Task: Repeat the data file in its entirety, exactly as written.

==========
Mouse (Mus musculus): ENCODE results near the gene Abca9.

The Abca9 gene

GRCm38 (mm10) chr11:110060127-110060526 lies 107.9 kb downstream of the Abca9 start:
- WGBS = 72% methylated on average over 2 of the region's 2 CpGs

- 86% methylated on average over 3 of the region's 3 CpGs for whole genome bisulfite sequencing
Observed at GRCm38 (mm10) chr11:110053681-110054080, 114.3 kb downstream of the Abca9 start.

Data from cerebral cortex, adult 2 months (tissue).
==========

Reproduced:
Mouse (Mus musculus): ENCODE results near the gene Abca9.

The Abca9 gene

GRCm38 (mm10) chr11:110060127-110060526 lies 107.9 kb downstream of the Abca9 start:
- WGBS = 72% methylated on average over 2 of the region's 2 CpGs

- 86% methylated on average over 3 of the region's 3 CpGs for whole genome bisulfite sequencing
Observed at GRCm38 (mm10) chr11:110053681-110054080, 114.3 kb downstream of the Abca9 start.

Data from cerebral cortex, adult 2 months (tissue).